Under this “dramatic headline” is a pledge to cut down discretionary trading and focus on systematic automated trading.
I think many traders (and I include myself) suffer from “bad” discretionary trading: entering a trade without a proper trading plan or system, only based on “gut feelings”.
I am no exception and have recently experienced being in trades that do not turn out as expected. I personally feel a bit lost in these situations and wish I had a better plan…
Without a proper plan, the management of the open trade is subject to all sorts of emotional influences, mostly greed and fear…
I recently went to a motorbike track riding school. The instructor was demonstrating that all our instinctive “survival” behaviours when faced with a “situation” almost always make things worse. I believe the same equally applies to managing an open trade: without discipline and a plan, you are most likely to take all the wrong decisions.
And despite reading about how a trade plan is important, how cutting your losses short and letting your winners run is the way to trade, you still make these same mistakes, knowing full well that you are making them but still thinking that “it might work” (doubling down, letting losers run, etc.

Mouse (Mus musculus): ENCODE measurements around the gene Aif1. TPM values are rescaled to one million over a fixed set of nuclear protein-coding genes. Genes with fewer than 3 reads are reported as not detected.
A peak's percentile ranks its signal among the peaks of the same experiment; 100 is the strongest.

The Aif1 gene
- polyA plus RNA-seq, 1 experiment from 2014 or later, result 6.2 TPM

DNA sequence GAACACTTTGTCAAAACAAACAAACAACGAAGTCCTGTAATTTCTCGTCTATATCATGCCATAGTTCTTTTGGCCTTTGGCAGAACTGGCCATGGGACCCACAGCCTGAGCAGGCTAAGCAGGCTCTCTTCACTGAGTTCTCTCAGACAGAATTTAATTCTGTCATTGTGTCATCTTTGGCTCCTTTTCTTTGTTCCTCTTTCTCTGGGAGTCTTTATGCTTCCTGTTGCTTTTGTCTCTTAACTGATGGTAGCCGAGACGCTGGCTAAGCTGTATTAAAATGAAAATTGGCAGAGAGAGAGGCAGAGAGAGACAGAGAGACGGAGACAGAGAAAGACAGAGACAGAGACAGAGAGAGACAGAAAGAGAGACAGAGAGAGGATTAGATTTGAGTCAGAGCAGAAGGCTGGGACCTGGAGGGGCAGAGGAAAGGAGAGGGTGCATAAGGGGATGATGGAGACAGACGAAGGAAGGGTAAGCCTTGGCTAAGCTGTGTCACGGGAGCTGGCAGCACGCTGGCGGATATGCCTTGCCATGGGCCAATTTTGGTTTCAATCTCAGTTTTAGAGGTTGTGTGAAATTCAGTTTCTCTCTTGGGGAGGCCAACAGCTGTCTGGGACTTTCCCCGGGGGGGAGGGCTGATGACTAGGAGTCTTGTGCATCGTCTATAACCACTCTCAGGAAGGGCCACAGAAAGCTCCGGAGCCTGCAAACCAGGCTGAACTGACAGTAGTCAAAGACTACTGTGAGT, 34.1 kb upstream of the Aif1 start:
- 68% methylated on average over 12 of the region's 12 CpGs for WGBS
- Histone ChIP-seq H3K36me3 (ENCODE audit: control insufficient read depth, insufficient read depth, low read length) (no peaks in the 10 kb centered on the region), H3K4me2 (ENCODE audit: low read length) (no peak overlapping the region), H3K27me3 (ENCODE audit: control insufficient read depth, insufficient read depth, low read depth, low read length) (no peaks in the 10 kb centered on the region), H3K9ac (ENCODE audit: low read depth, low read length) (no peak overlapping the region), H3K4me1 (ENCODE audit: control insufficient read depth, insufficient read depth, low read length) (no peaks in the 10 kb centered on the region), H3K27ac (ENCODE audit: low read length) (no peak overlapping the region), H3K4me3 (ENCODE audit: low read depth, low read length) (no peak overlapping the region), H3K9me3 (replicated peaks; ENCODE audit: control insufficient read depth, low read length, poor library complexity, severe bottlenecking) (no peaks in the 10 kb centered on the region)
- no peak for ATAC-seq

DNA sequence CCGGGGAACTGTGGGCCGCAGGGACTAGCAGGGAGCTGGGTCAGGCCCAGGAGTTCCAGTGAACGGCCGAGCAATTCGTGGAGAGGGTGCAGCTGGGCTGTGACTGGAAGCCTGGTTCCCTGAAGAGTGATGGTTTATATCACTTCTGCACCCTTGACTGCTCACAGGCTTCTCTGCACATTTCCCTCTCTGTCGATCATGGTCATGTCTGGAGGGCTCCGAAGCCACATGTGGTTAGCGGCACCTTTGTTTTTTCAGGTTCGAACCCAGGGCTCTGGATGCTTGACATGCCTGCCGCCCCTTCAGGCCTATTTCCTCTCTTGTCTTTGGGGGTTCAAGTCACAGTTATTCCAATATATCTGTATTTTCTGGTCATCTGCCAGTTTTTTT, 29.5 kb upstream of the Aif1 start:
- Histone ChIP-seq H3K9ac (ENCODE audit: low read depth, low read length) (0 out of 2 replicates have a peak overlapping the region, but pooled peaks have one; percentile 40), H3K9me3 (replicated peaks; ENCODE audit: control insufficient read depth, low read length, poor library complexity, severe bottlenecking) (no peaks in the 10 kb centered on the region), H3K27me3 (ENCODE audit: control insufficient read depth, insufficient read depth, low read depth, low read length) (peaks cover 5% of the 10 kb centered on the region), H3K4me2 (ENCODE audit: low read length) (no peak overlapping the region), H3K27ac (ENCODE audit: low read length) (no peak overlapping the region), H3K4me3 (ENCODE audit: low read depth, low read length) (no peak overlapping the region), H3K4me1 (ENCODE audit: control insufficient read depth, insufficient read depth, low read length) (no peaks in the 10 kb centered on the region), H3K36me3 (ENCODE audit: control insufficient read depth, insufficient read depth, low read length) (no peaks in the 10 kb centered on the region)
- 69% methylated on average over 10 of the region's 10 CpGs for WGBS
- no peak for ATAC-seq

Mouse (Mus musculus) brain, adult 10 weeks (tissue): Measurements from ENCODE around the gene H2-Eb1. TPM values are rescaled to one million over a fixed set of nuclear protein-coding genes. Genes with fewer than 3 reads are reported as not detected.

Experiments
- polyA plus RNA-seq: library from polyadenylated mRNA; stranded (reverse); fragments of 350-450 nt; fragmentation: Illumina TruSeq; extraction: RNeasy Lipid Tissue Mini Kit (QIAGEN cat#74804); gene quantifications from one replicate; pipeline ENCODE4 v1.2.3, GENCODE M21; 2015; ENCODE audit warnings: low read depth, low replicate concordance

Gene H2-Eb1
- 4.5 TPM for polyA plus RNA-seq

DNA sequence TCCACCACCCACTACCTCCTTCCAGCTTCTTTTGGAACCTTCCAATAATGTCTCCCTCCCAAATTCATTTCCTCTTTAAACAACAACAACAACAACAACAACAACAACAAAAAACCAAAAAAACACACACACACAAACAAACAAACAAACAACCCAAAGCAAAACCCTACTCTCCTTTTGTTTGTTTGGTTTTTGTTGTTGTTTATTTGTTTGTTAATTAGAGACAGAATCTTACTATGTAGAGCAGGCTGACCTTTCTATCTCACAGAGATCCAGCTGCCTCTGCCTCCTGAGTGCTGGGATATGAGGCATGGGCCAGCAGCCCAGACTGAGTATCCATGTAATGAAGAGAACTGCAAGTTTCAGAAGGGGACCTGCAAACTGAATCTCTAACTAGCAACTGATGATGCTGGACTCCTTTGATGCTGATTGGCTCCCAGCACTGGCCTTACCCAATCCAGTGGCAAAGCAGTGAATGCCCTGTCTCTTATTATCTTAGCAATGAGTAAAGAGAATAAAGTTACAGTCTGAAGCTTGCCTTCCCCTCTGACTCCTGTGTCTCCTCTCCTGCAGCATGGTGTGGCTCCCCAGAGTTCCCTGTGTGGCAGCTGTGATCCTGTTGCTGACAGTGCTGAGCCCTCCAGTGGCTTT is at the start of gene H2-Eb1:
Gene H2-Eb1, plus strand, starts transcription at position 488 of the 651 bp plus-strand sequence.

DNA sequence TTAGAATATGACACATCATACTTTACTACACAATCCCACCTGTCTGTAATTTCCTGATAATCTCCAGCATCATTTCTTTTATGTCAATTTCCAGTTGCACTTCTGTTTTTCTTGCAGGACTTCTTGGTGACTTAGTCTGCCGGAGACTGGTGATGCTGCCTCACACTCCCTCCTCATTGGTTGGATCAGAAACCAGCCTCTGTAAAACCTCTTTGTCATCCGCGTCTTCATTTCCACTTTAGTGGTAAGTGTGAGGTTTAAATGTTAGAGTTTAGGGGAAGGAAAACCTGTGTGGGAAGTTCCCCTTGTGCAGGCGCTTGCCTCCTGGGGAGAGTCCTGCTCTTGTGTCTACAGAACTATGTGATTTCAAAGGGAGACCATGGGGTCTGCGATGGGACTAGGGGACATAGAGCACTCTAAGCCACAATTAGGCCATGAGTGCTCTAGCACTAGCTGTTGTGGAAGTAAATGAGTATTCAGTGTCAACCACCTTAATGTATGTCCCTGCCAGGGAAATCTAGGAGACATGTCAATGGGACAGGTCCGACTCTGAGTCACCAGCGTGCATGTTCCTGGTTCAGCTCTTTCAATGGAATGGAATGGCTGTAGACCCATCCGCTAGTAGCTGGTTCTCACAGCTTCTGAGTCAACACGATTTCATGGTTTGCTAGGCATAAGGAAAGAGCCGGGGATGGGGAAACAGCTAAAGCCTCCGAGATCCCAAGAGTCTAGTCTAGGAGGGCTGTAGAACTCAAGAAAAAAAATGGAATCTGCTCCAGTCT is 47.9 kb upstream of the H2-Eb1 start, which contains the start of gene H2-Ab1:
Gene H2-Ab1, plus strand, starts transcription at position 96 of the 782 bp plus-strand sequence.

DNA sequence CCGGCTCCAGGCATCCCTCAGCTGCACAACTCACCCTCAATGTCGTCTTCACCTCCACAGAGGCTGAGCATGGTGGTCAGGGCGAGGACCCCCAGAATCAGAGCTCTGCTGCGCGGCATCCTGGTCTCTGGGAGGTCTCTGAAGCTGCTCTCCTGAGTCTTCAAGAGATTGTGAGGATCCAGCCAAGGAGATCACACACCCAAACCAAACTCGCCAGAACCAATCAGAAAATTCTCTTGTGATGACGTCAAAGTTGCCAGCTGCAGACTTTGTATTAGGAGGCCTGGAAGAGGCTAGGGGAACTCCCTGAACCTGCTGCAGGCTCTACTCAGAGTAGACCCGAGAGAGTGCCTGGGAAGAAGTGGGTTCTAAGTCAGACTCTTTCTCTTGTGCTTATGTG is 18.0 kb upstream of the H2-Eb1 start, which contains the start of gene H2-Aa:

And as John Mayard Keynes said:
The market can stay irrational longer than you can stay solvent
Discretionary trading is an intuitive approach with no reference to the past (as opposed to a back-test that provides you with a frame of reference). Your decisions are based on interpretation of events – which is mostly subjective and dependent on your emotional state (i.e. most likely affected by your current loss or gain). Unless you are Paul Tudor Jones and able to decipher the markets and make the right calls, discretionary trading is a very hard art to master.
Now, this is not saying that automated trading does not offer its own psychological pitfalls including:
- skipping trades/overriding signals
- not being able to live through large drawdowns and stopping trading the system
- search for “holy grail” and curve-fitting in back-test
This is not saying that great discretionary traders do not exist either; but having a tried and tested system that you trust will give you the comfort of a reference, which should in turn give you an incentive to stay displined and follow it.
Now, finding a good system to trade is not easy so let’s get to work! ;-)